For most of us, negotiating skills are usually needed shortly after we leave home to strike out on our own for the very first time. For example, the opportunity to engage in negotiations often comes into play when we get our first job, move into our first apartment, and buy our first car.
With that in mind, here are the essential tips that I always follow to ensure that I get the most from my negotiations:
Don’t Be Afraid To Ask For Better Terms
It really isn’t that hard to ask someone, “Is that the best you can do?” But I know a lot of people who are afraid to ask for better terms on anything. That can be a costly mistake. If you don’t ask you’ll never know. Remember, the worst thing that can happen is the other party will say “no.” I’ve successfully asked for better terms in places you would never suspect. For example, I’ve gotten some really nice deals from my local grocery store manager for products that I found to be approaching their expiration or use-by dates.
Don’t be Timid
When you negotiate with conviction, you signal strength to the other party. On the other hand, if the person you’re negotiating with senses weakness, they’ll capitalize on your lack of conviction and balk at your half-hearted attempt to get a better deal.
Hold Your Cards Close to Your Vest
Knowledge is power. That’s why when you ask a car salesman for a price, he’ll usually reply with something like, “How much do you want to spend?” — or even worse, “How big of a monthly payment do you want?” Why? Because it reveals critically important information that gives the salesman a big advantage in the negotiation process. Several years ago, I needed a block wall built in my back yard. I had saved roughly $10,000 for the project, but I never revealed that info to the contractors I contacted. After all, if they knew that I was willing to pay $10,000, you can bet all of the bids would have come in at that price.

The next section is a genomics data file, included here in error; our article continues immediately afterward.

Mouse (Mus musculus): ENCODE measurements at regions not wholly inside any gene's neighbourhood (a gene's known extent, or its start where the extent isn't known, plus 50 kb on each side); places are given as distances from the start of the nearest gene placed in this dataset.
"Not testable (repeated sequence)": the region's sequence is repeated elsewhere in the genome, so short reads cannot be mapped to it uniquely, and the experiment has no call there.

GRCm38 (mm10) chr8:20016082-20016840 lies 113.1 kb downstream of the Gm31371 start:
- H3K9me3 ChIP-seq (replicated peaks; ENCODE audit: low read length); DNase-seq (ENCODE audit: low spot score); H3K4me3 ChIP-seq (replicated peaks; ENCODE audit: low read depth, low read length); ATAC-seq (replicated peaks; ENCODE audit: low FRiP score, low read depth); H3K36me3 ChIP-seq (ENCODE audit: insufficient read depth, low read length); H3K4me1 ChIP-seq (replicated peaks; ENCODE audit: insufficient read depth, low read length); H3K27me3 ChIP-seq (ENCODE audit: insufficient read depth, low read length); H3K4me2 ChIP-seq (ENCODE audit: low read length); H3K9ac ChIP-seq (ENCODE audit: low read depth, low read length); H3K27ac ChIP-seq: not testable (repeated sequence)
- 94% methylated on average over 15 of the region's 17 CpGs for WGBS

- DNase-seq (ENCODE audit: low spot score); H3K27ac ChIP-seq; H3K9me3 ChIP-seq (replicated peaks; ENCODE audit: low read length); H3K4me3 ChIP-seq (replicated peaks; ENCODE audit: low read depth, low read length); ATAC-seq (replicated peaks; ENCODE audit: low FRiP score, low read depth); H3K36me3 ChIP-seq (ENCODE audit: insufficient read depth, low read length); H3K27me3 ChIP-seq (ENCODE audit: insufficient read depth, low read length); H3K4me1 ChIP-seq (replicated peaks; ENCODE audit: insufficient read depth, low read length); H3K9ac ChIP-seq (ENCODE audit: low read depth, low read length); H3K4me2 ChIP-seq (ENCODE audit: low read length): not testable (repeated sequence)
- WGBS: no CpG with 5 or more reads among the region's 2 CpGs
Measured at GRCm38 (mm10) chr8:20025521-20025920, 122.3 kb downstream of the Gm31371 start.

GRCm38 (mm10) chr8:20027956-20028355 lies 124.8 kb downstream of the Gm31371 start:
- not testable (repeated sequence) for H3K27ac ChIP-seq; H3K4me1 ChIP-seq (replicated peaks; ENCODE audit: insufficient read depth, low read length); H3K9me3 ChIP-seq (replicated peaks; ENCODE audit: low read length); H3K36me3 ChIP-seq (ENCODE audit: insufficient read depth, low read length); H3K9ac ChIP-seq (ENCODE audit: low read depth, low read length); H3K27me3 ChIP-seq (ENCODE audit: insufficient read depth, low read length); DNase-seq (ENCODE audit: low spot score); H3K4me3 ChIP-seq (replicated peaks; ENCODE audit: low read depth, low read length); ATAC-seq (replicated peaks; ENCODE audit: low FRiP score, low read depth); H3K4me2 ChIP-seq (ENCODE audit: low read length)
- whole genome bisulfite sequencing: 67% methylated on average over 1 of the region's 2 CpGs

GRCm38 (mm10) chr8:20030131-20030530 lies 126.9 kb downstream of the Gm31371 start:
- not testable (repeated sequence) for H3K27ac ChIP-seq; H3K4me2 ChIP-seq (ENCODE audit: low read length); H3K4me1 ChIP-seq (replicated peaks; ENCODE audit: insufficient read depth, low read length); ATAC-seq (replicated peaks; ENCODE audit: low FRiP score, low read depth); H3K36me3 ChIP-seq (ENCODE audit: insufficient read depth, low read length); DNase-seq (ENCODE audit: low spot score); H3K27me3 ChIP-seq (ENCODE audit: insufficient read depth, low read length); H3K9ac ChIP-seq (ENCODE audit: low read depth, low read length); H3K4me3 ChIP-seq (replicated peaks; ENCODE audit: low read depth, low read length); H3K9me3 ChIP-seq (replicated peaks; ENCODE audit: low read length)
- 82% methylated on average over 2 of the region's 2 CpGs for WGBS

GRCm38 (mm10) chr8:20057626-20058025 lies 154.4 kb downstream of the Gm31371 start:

Inflate Your Initial Negotiating Position
Asking for more than you actually want serves two key purposes: 1) It gives you negotiating room to come down from your initial conditions; and 2) It lets the other party feel as if they are gaining an edge in the negotiation process. On a related note:
No, “take it or leave it” is not a smart negotiating tactic. It’s a knucklehead approach that does little more than alienate the other party. If you expect to get something during the negotiation process, you’ve got to be willing to give a little too. Such an approach fosters goodwill with the other party and usually encourages them to yield a bit on their terms too.
Believe it or not, there are even more tips that will help you become a better negotiator. I discuss them in Part 2.
Photo Credit: Martin Burns